"Blood of Elves"
Format: Paperback, 320 pages
For more than a hundred years humans, dwarves, gnomes and elves lived together in relative peace. But times have changed, the uneasy peace is over and now the races once again fight each other - and themselves: dwarves are killing their kinsmen, and elves are murdering humans and elves, at least those elves who are friendly to humans . . .
Into this tumultuous time is born a child for whom the witchers of the world have been waiting. Ciri, the granddaughter of Queen Calanthe, the Lioness of Cintra, has strange powers and a stranger destiny, for prophecy names her the Flame, one with the power to change the world - for good, or for evil . . .
Geralt, the witcher of Rivia, has taken Ciri to the relative safety of the Witchers' Settlement, but it soon becomes clear that Ciri isn't like the other witchers. As the political situation grows ever dimmer and the threat of war hangs almost palpably over the land, Geralt searches for someone to train Ciri's unique powers. But someone else has an eye on the young girl, someone who understand exactly what the prophecy means - and exactly what Ciri's power can do.
This time Geralt may have met his match.
Geralt was born in 1986 when Andrzej Sapkowski published his first short story, “The Witcher”, in the Polish fantasy magazine, Fantastyka. Since then Andrzej Sapkowski published more than ten short stories and five novels “The Saga”, the series featuring the character born in 1986, Geralt, with great impact on the readers and critics. In 2007 Sapkowski’s work was translated in English for the first time with his short stories collection, “The Last Wish”, and in 2009 his second translated work, “Blood of Elves”, recognize success once again receiving the David Gemmell Award.
“Blood of Elves” comes with a familiar character for those who already read “The Last Wish”, but after finishing the novel I can say that this aspect will not raise a major problem for those unfamiliar with the hero. Still, I find the fact that I have read the short story collection to be helpful, because I had an already built baggage of information when I started “Blood of Elves”, information regarding Geralt, his occupation and his relationships with other characters that appear in this novel. I say that this is not a major problem because I was aware of some of the facts developing in “Blood of Elves” some others were new to me. And this is because “Sword of Destiny”, another short stories collection featuring Geralt and which together with “The Last Wish” was published in Polish before the release of “Blood of Elves”, isn’t translated in English yet. Although that didn’t obstruct my reading I had to guess certain events that are mentioned in this novel.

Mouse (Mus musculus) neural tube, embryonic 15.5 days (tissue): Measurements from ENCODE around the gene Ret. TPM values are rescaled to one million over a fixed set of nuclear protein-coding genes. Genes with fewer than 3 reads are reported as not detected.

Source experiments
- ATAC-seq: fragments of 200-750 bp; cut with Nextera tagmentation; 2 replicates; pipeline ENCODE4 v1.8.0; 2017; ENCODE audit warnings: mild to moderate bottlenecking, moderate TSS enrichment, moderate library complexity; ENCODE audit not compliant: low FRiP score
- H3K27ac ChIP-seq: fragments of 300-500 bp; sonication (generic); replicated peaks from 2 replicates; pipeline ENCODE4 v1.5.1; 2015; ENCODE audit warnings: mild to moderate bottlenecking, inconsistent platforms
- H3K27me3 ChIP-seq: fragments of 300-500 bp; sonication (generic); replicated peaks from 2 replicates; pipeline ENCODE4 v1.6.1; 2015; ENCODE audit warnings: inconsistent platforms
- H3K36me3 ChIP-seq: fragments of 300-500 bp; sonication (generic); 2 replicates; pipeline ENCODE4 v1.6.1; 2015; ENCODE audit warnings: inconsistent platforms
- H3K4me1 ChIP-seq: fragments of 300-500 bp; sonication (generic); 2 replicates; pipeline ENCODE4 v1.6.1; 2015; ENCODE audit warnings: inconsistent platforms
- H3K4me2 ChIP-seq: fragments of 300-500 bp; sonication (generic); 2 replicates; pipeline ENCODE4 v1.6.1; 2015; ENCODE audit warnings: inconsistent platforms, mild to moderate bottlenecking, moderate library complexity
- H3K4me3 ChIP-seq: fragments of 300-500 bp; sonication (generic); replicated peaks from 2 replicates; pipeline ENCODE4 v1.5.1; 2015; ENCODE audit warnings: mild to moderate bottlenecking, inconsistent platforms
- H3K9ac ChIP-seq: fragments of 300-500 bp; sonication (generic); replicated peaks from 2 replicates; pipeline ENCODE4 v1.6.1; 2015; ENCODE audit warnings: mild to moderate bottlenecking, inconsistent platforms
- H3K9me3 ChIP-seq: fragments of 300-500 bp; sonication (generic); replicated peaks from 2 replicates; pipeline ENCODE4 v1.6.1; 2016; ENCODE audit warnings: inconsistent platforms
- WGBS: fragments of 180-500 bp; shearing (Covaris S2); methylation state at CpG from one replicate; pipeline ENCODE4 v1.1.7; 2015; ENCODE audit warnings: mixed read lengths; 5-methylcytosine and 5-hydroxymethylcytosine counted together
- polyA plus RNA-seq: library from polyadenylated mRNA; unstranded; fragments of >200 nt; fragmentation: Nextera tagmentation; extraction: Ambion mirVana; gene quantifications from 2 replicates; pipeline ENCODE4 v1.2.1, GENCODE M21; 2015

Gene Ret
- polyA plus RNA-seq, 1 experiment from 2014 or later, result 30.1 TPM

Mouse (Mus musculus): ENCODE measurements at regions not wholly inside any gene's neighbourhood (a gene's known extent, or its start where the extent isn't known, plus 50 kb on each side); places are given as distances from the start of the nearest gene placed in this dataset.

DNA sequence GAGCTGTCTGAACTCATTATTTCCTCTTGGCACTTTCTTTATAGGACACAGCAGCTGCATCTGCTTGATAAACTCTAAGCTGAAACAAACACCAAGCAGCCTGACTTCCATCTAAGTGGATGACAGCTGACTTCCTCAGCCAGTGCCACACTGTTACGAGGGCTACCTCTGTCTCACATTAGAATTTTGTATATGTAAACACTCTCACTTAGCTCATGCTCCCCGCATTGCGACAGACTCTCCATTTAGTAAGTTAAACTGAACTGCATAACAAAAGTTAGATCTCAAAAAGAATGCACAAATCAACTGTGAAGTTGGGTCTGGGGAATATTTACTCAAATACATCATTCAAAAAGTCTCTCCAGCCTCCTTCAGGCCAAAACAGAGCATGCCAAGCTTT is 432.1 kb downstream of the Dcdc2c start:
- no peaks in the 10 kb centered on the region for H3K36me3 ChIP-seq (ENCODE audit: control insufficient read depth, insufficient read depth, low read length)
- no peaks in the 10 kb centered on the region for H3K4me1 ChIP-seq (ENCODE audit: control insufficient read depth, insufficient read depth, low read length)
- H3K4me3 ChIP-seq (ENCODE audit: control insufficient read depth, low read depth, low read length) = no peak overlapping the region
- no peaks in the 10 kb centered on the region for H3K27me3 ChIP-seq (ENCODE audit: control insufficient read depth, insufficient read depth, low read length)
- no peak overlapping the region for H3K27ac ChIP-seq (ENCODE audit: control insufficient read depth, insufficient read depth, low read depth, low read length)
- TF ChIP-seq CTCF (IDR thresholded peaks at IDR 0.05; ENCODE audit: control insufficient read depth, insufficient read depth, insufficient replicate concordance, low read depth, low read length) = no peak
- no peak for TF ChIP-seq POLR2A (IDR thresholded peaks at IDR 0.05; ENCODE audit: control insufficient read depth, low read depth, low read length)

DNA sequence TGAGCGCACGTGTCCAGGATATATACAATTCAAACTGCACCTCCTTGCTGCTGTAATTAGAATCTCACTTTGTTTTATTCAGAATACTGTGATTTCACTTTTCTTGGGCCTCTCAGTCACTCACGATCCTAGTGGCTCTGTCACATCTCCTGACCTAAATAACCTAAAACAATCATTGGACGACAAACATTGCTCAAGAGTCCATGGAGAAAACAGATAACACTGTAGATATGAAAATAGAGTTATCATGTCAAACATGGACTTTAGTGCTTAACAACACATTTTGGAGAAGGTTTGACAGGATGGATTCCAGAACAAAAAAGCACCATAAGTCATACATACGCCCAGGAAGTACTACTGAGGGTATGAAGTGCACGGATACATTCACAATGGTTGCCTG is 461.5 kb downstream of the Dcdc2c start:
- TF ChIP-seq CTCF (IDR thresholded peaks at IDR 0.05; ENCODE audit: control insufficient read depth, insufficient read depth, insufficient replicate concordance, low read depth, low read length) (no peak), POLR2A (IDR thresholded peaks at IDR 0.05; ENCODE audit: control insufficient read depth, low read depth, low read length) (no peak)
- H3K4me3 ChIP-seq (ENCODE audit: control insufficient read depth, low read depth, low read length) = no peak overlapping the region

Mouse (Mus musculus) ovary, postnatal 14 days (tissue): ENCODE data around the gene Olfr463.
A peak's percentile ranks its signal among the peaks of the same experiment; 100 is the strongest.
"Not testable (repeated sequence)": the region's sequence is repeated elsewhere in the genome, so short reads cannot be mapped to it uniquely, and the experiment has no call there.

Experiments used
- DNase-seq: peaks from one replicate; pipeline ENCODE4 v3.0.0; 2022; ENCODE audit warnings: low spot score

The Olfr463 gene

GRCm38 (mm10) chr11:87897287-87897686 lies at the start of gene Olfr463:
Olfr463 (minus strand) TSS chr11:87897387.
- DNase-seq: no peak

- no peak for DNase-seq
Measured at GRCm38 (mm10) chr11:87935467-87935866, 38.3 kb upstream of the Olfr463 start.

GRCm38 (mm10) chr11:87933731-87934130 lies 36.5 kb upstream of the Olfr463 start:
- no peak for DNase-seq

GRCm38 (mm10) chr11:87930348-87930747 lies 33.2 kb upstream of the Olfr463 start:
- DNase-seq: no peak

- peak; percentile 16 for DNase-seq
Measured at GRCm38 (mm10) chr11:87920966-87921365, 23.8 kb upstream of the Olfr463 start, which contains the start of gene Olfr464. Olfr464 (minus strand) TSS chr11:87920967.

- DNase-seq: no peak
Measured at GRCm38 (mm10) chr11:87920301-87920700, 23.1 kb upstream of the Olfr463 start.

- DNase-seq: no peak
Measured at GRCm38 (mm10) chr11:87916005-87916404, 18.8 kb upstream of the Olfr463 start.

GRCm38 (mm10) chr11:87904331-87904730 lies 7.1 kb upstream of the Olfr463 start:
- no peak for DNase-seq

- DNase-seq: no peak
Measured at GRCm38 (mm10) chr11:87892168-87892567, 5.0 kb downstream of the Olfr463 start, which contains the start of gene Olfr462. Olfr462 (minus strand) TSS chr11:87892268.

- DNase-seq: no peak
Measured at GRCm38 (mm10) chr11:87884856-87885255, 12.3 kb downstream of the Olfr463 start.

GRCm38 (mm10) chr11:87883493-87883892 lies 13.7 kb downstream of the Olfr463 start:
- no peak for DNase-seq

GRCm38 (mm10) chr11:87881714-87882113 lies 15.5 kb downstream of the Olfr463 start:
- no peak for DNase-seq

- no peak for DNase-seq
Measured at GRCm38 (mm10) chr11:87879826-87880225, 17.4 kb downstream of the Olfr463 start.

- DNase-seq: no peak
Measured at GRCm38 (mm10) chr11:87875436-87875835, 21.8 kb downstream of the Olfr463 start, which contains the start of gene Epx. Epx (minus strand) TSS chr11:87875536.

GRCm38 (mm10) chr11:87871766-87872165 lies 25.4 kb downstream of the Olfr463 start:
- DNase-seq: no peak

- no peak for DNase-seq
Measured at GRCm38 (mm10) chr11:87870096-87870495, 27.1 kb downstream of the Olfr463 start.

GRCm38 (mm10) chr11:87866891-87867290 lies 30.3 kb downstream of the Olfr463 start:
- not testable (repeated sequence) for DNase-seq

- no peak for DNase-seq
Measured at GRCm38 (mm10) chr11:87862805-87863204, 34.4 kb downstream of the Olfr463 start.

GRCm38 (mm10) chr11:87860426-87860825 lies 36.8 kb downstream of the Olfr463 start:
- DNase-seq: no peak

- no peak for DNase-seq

Andrzej Sapkowski plays with the well known elements of fantasy in his novel. The pages of “Blood of Elves” are inhabited by dwarves, elves, halflings, wizards and magical creatures. But to the merit of the author all these elements feel fresh throughout the pages of the novel and avoid being stereotypical. The fantastic world of “Blood of Elves” is a very interesting one and I loved how Sapkowski built it. All along my reading I could journey to its past and see it take shape, through the present events and through the recollection of its history. Like the world which inhabits Geralt, the witcher, takes shape too. He is not a perfectly built character, but I am certain that his development doesn’t stop here. After I was introduced to Geralt in “The Last Wish” I could see that the author gave shape to his main character with each story and I believe with each novel. In “Blood of Elves” Geralt becomes stronger as a character and I could find out new things from his personal history and the training which a witcher takes and indirectly which Geralt took.
My absolute delight while reading “Blood of Elves” was by far the dialogues. All of the dialogues unveiled in the novel made me feel like watching a play. Sapkowski shows a great talent in crafting the dialogues, all of them flow and each replica comes in a natural and logical way. The dialogues are vivid making me feel the change in mood of the characters involved in the replicas and also help the characters become stronger. Also like in a play the chapters can be taken as acts since the characters move from chapter to chapter to a new setting and a new situation almost independent from the one before. Other delightful aspects (and ones I enjoyed in the fullest in “The Last Wish” as well) are the humor of some situations and dialogues and the way Andrzej Sapkowski brings issues of our real world in his fantastic one. And here I have to admit that although the dwarf Yarpen Zigrin (who has a relationship with Geralt from the “Sword of Destiny” but of which I am not aware) is a fun character and I liked him a lot.
I am happy that Andrzej Sapkowski’s works are translated in English and I hope in other languages too, because he is a talented author. I am also happy that his works are available to a wider audience because they certainly enrich the fantasy literature world.
I loved this but I still like The Last Wish better.
An interesting review, Mihai.
You made an insightful review. I'm new to the site but like how much depth you put into your reviews. Well done.
Adele, "The Last Wish" has a bit more action. Still, I enjoyed both a lot and they made me discover a wonderful author :)
Barbara, thank you very much :)
Robertsinferno, thank you very much. I hope you like it here :)
it provides the best perspective on everything. The controls are smooth even close-up.
Post a Comment